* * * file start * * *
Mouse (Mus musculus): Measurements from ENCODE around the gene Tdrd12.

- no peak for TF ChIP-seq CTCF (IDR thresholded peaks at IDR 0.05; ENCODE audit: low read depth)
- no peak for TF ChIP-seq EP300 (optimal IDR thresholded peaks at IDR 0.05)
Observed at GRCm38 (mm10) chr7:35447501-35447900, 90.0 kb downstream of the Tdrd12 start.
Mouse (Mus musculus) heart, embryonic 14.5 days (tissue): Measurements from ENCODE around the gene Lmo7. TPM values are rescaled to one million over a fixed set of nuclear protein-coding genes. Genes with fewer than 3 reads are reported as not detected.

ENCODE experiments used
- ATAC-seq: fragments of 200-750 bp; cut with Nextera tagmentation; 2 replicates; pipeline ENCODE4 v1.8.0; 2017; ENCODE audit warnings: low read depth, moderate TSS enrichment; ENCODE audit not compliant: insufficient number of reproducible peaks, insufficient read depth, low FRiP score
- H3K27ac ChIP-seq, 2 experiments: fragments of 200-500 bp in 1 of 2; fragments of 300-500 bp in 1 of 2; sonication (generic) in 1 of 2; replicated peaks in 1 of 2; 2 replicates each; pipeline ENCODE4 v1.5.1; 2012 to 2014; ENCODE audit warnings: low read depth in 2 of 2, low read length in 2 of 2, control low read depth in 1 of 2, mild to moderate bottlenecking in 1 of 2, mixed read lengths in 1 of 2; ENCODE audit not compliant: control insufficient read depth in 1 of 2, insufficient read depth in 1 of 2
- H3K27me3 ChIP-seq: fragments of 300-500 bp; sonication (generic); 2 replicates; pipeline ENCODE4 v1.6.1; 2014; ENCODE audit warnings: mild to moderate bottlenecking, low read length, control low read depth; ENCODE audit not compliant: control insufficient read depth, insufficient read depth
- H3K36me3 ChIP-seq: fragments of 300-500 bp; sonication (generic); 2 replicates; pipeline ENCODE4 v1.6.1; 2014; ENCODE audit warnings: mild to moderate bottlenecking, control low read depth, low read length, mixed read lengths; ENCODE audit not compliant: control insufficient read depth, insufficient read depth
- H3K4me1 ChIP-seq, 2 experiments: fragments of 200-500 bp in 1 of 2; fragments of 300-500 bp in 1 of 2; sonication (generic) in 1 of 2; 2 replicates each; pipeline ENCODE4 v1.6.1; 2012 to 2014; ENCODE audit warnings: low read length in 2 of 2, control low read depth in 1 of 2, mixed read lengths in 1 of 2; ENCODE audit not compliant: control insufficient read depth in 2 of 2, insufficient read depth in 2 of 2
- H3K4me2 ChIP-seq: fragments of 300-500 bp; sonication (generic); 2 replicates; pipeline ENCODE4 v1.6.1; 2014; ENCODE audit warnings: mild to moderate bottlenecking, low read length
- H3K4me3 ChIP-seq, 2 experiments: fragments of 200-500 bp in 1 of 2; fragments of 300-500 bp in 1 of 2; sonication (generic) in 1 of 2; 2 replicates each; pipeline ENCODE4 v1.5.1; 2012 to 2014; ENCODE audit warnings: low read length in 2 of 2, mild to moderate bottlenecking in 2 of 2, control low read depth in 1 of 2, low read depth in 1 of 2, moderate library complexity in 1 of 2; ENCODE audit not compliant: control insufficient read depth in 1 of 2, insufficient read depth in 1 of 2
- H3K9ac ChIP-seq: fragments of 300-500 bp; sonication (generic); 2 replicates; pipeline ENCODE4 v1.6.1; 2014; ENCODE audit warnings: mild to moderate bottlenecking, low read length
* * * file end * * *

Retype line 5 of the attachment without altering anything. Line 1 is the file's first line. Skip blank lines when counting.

Mouse (Mus musculus) heart, embryonic 14.5 days (tissue): Measurements from ENCODE around the gene Lmo7. TPM values are rescaled to one million over a fixed set of nuclear protein-coding genes. Genes with fewer than 3 reads are reported as not detected.